Last month, Mark Cuban, the billionaire serial entrepreneur and star of NBC’s Shark Tank, announced the launch of an online pharmacy with a mission to drive down the cost of generic drugs. Generic drug prices often greatly exceed manufacturing costs, though competition is generally uninhibited by patents. But because insurance plans typically have very low copays for preferred generic drugs, Cuban’s new firm may struggle to make a significant impact on the marketplace, even if it substantially undercuts existing providers on price.
Until recent decades, prescription drugs were a modest, low-variance expense, often not covered by insurance. As recently as 1980, 72 percent of drug spending was paid for out-of-pocket. But as drug-development costs have escalated rapidly and the expense of courses of treatment regularly now amounts to tens of thousands of dollars, insurance coverage has increasingly been broadened to cover prescription drugs. In 2006, Medicare’s Part D prescription drug benefit went into operation; by 2019, less than 15 percent of drug spending was paid for out of pocket.
The rise of third-party purchasing for prescription drugs has fueled more investment in developing new drugs—a process that improves the value of health care overall. However, it may have also increased the prices of older drugs, a consequence that confers no such benefit.
Generic drugs account for 90 percent of prescriptions in the United States. Prices for drugs fall rapidly after the expiry of patents. Whereas a one-month prescription of Lipitor, the blockbuster drug used to treat high cholesterol, typically cost $165 in 2011, generic versions now go for $8 in grocery stores.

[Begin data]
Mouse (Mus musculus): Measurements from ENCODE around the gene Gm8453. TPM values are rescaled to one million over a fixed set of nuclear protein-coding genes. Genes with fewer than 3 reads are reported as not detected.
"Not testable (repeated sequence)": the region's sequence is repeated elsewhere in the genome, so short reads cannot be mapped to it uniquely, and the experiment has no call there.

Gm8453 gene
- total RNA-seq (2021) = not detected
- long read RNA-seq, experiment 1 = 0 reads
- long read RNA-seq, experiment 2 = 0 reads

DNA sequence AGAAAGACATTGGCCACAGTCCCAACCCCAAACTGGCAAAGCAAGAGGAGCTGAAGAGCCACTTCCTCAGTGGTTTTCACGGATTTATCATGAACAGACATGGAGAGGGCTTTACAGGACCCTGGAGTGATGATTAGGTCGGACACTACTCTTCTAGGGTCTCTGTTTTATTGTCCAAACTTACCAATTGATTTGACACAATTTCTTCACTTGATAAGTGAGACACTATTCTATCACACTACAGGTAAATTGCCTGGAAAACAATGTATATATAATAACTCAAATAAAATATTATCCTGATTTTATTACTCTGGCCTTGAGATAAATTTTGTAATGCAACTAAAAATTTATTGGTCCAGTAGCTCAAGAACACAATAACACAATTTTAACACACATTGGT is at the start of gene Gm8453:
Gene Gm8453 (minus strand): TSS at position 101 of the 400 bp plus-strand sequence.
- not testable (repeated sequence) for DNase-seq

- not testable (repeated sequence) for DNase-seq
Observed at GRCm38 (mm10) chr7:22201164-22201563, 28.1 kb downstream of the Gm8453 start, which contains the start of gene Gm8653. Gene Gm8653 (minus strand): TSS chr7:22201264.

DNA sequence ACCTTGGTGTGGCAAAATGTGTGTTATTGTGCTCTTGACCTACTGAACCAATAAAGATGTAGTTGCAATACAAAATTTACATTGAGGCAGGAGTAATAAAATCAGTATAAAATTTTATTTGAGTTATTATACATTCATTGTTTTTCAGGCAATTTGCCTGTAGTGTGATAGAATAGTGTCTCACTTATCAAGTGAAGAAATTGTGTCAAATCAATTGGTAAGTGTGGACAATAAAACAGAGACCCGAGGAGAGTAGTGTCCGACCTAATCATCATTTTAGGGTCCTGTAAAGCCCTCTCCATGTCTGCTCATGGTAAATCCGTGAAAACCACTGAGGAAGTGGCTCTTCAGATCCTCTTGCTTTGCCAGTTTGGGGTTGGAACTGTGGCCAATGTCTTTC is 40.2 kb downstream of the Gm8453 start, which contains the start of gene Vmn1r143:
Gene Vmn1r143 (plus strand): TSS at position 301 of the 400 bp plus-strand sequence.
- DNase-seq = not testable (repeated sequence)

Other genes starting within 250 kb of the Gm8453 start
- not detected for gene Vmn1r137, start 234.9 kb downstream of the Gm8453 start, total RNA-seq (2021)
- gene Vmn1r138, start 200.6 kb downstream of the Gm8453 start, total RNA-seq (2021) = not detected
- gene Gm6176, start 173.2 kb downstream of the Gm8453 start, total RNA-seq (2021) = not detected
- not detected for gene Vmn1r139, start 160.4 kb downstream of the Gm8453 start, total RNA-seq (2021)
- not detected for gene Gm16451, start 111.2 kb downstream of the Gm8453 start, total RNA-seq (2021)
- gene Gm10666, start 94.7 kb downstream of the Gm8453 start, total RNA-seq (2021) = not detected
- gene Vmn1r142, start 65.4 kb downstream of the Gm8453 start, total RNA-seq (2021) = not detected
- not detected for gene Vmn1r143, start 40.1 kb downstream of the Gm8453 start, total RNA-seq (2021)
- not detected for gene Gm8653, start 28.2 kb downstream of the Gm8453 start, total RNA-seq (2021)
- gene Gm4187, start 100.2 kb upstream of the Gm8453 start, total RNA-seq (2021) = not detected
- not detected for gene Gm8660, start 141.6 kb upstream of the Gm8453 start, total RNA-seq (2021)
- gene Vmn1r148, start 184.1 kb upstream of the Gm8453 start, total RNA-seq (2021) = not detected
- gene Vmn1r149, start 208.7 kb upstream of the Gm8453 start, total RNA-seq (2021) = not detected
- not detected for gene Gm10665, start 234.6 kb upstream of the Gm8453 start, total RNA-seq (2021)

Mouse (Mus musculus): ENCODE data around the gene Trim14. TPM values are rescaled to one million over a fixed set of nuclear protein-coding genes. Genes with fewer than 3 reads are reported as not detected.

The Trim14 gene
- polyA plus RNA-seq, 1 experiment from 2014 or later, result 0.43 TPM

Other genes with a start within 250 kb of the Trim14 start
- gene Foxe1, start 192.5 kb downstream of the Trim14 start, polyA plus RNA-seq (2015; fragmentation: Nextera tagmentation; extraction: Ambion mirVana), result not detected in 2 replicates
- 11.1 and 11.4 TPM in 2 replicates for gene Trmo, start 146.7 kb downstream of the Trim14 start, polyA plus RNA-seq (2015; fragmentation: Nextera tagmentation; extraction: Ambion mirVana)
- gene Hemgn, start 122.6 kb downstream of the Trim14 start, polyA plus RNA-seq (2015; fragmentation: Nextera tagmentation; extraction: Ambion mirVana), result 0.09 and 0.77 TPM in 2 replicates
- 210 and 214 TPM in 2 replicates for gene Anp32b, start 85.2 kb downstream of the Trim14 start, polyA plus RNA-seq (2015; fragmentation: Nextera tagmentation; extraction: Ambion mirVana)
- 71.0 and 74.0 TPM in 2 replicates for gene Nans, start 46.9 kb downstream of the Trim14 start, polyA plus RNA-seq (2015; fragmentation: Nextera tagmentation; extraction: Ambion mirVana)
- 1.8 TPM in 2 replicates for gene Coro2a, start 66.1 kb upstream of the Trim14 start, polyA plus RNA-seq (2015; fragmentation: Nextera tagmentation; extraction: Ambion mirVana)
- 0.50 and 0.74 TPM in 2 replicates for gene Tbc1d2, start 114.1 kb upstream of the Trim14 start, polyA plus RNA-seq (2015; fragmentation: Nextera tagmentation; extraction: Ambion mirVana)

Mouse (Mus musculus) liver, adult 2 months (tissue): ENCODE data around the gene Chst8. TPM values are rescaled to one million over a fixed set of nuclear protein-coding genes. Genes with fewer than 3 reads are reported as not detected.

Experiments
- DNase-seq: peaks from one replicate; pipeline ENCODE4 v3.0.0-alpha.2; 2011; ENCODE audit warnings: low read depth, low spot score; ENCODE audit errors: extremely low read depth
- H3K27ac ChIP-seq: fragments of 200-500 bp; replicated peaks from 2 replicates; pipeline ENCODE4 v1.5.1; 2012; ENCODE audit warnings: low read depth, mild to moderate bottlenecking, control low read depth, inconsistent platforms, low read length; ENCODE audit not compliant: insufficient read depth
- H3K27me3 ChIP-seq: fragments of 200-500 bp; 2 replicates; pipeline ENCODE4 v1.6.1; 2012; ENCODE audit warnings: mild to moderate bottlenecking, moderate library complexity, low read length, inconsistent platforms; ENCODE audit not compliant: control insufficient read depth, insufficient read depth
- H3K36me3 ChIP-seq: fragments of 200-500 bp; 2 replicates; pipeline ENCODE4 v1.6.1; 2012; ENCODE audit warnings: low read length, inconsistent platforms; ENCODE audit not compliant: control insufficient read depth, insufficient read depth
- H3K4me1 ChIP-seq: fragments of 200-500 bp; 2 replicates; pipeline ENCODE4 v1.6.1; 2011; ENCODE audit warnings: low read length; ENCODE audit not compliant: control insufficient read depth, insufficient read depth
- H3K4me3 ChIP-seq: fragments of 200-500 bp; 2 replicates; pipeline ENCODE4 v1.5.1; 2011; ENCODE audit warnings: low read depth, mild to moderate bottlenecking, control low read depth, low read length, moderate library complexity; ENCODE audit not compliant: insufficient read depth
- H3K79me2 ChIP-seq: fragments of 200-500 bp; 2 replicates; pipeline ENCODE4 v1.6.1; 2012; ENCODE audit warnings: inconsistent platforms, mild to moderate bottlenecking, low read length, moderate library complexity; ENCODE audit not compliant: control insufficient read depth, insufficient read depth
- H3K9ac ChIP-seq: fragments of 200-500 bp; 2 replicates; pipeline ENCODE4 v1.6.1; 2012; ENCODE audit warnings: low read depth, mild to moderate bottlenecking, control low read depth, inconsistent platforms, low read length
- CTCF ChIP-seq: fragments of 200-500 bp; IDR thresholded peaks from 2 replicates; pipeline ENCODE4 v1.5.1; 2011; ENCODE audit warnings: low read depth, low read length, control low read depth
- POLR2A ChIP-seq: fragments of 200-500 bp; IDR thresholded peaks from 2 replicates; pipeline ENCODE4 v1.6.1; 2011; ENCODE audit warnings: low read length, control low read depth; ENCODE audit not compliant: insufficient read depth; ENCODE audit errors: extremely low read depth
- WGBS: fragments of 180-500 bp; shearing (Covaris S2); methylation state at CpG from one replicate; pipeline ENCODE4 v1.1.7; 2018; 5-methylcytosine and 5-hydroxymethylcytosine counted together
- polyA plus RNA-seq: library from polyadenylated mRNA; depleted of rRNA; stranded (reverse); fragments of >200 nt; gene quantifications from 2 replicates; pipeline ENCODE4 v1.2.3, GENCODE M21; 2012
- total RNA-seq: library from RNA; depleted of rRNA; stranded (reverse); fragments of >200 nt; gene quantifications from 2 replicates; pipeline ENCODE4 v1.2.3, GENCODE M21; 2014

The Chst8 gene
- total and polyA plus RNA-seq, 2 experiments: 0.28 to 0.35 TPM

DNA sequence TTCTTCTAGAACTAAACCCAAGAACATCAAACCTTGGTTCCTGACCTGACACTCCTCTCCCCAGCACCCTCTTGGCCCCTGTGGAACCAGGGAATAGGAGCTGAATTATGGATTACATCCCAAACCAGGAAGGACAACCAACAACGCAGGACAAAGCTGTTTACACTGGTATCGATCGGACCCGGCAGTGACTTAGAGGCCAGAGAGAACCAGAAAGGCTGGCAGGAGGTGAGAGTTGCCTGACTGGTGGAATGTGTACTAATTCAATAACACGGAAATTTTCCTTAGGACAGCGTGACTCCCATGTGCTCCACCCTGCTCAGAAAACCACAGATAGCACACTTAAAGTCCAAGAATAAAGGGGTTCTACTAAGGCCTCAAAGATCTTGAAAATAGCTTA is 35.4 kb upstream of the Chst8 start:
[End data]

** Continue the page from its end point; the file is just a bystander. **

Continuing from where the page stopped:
Yet, while pharmaceutical prices are supposed to decline following the expiry of market exclusivity protections, how much they actually fall depends on the intensity of competition that arises. Drugs for rare conditions offer the prospect of patient populations too small to lure competitors into undercutting incumbents aggressively on price. A single manufacturer may therefore in practice retain a monopoly over supply, even when competition is legally allowed. This was notoriously exploited by hedge-fund manager Martin Shkreli, who engaged in a concerted strategy of acquiring old neglected drugs and hiking their prices by as much as 5,000 percent.
Sensing an opportunity to do well by doing good, the Dallas-based entrepreneur has launched the Mark Cuban CostPlus Drug Company. The firm notes that generic drugs can cost pennies to make but are often sold for far more. Its CEO, Alex Oshmyansky, argues that prices for generic drugs are inflated by pharmacy benefit managers (such as Express Scripts or Optum), who negotiate the purchase of drugs on behalf of insurers and often fail to pass rebates and discounts to patients.
Cuban’s company is pledging to sell a growing range of generic drugs online at cost plus 15 percent, plus a $3 fee for pharmacists, plus $5 shipping. The MCCPDC website promises enormous discounts relative to “retail prices.” It offers a 30-pill supply of the leukemia drug Imatinib (best known under the brand-name Gleevec) for $17 rather than for a “retail price” of $2,500. In reality, the drug is already typically available at a discounted price of $40 to those paying out of pocket. MCCPDC’s $3.90 price for 30 20-milligram capsules of Fluoxetine (Prozac) is much lower than the $23 “retail price” it cites—but little different from the $4.00 at which Walmart already sells it.
Nonetheless, Cuban’s firm in general offers substantial savings. So, to ask a question typical of Shark Tank: “Why hasn’t anyone else done this yet?” If drugs were still purchased predominantly by individuals paying out of pocket, those price differences would be enough to win substantial market share. Yet, over 90 percent of Americans now have health-insurance coverage that pays for prescription drugs. The median standard copay in 2022 for preferred generic drugs covered by Medicare Part D is zero dollars. Copays for generics are often similarly negligible for Medicaid and many private insurance plans.
The market for Cuban’s drug company is therefore likely to be limited to the uninsured and those with skimpy insurance coverage. This may still be sufficient to allow it to trim prices a bit for popular drugs where volumes and economies of scale are high. But the firm may struggle to do so for rare diseases, where the problem of high generic drug costs is currently most substantial.
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